And Now You Know: J.W. Griffin, Backyard Wildcatter

Published 1:49 pm Saturday, January 20, 2018

By Mike Louviere

A wildcatter is an American term for an individual who drills wildcat wells, which are exploration oil wells drilled in areas not known to be oil fields. Notable wildcatters include Glenn McCarthyThomas Baker Slick, Sr. and Mike BenedumJoe TreesClem S. Clarke, and Columbus Marion Joiner; the latter is responsible for finding the  huge East Texas Oil Field in 1930. J.W. Griffin hoped to become a wildcatter.

Griffin was living in Beaumont when the gusher blew at Spindletop, in January 1901. Like many others, he became interested in oil that may be found underneath the area’s soil. He made observations of the Spindletop area and at Sour Lake, where another large discovery was made. He watched drilling operations and talked to men that were engaged in all phases of the oil business.

Griffin sold his Beaumont property and moved to Orange.

In 1909, he began to look for surface signs that there may be oil underneath Orange. Griffin found a site he thought was promising, he staked out a 50 foot by 50 foot section of his property. The site was part of the backyard of his residence at the corner of Third and Cherry Streets, near downtown Orange.

Editor A.L. Ford of the Orange Daily Leader wrote: “An oil well being drilled in a man’s backyard is a common sight in Corsicana and some of the towns in that section, but in Orange it will be a distinctly novel sight.”

Ford went on to observe: “If arrangements are consummated and operations are successful, a desirable residential portion of the city may be transformed into a bustling oil field.”

Griffin thought that he had found enough indications of the presence of oil beneath his property to begin trying to interest other people to consider drilling on his property. He found investors and formed an organization to start drilling. He made a deal with a well-known driller to drill to a depth of 1,000 feet, if oil was not discovered at a shallower depth.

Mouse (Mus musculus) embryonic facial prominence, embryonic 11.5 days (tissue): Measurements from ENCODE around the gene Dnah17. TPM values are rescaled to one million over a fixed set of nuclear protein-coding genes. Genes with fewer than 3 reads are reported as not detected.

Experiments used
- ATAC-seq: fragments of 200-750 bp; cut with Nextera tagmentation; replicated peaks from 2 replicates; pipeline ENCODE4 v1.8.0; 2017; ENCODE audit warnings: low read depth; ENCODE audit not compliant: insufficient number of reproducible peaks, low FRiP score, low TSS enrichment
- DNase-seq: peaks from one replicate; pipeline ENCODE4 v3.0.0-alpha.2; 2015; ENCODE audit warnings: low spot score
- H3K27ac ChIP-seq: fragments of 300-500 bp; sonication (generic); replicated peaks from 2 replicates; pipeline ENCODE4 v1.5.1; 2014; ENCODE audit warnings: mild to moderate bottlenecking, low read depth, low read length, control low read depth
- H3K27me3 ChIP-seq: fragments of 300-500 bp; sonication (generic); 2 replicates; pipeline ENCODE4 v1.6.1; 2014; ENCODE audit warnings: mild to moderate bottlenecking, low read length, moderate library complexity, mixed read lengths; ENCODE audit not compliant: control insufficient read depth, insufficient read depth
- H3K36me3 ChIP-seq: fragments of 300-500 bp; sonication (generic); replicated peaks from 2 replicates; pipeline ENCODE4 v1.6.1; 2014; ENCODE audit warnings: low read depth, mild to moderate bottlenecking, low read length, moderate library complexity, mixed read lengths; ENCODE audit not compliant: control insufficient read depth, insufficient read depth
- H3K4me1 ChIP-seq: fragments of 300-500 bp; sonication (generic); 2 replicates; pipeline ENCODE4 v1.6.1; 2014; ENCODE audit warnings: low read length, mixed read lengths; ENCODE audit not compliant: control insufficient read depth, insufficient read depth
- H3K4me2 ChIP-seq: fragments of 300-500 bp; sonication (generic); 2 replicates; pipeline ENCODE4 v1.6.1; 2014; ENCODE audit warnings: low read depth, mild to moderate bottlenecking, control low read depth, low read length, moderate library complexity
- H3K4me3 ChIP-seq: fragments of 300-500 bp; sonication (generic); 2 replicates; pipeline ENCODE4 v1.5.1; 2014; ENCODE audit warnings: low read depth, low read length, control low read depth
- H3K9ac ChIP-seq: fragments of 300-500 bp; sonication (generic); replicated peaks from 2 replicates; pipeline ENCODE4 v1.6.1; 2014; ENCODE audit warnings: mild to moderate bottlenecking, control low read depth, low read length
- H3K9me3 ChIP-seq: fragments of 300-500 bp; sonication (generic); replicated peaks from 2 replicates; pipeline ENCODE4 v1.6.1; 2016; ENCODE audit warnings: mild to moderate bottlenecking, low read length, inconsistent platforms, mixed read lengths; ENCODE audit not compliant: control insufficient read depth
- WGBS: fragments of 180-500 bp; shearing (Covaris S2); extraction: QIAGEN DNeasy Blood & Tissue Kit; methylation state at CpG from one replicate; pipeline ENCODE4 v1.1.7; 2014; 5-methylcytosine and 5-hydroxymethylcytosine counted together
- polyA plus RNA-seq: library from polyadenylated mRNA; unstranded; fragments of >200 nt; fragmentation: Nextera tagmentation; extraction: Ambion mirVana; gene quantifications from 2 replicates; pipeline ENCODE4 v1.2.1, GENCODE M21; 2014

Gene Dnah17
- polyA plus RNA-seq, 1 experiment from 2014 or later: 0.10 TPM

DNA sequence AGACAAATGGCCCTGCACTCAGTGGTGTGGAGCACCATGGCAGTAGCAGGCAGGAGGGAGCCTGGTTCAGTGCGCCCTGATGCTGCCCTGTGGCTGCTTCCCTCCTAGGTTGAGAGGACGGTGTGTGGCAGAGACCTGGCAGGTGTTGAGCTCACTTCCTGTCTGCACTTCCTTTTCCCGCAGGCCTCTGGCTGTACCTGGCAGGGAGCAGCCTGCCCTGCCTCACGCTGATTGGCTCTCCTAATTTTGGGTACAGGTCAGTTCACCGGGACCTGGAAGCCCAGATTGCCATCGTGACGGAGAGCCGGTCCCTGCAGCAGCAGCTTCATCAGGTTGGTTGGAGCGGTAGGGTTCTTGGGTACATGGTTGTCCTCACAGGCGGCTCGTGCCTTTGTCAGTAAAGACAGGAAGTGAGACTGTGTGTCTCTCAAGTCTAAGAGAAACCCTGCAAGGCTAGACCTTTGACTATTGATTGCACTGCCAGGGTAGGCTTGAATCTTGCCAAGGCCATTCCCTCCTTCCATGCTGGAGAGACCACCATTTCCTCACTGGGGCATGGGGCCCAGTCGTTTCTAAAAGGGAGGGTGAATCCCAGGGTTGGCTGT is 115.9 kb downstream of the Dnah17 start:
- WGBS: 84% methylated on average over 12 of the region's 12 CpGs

A report Griffin published stated that “an oil expert recently made an investigation on in our end of the city and claims to have located a vein of oil, not more than a score of yards wide, but well defined and on this vein my property is located. If the drilling is successful in locating oil, there will be a wonderful oil field developed in this neighborhood.”

The majority of the people in Orange were skeptical about the question of locating oil, but would have been delighted to see an oil field in the city.

Ford wished them well; “The Leader trusts that Mr. Griffin will be successful and that the drill may soon begin its journey of exploration into the bowels of the earth on his place.”

If the drilling took place, the hole must have been dry. An oil field was never established in downtown Orange. Oil was discovered and a field brought in just across the Sabine River from Orange and in 1913 the first oil was discovered west of Orange at the area that was called “Orangefield.”

If there was a vein of oil below Orange and it was only “a score (20) of yards” wide, the drill may have narrowly missed the vein, or it could be at a greater depth than the contracted 1000 feet.

“And now you know”